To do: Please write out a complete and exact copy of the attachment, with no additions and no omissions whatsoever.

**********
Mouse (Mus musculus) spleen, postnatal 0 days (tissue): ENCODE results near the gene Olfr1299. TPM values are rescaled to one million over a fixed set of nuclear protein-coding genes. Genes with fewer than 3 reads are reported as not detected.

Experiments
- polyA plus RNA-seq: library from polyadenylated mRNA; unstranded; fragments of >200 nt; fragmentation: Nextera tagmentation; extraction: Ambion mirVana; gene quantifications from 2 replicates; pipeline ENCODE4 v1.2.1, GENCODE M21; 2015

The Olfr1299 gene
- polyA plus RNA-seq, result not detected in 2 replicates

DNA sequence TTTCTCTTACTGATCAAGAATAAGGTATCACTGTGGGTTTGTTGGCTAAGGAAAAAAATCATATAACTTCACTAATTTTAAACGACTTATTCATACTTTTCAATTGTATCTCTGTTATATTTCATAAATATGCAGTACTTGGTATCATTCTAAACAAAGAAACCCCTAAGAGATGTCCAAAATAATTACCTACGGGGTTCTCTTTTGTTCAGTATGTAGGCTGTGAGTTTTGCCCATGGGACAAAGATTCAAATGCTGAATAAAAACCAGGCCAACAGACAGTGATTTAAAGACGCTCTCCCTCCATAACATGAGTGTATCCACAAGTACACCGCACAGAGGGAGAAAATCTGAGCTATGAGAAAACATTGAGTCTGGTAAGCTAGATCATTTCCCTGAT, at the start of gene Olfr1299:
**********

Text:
Mouse (Mus musculus) spleen, postnatal 0 days (tissue): ENCODE results near the gene Olfr1299. TPM values are rescaled to one million over a fixed set of nuclear protein-coding genes. Genes with fewer than 3 reads are reported as not detected.

Experiments
- polyA plus RNA-seq: library from polyadenylated mRNA; unstranded; fragments of >200 nt; fragmentation: Nextera tagmentation; extraction: Ambion mirVana; gene quantifications from 2 replicates; pipeline ENCODE4 v1.2.1, GENCODE M21; 2015

The Olfr1299 gene
- polyA plus RNA-seq, result not detected in 2 replicates

DNA sequence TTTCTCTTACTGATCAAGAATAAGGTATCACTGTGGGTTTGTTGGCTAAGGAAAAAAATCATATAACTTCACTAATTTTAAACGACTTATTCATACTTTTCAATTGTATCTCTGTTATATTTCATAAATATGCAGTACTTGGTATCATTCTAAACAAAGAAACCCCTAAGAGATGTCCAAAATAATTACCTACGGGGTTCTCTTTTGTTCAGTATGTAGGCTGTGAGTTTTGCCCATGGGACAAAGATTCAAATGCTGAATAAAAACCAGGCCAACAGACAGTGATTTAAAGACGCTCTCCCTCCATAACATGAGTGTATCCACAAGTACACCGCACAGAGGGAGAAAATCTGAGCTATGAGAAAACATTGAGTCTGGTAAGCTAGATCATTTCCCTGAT, at the start of gene Olfr1299: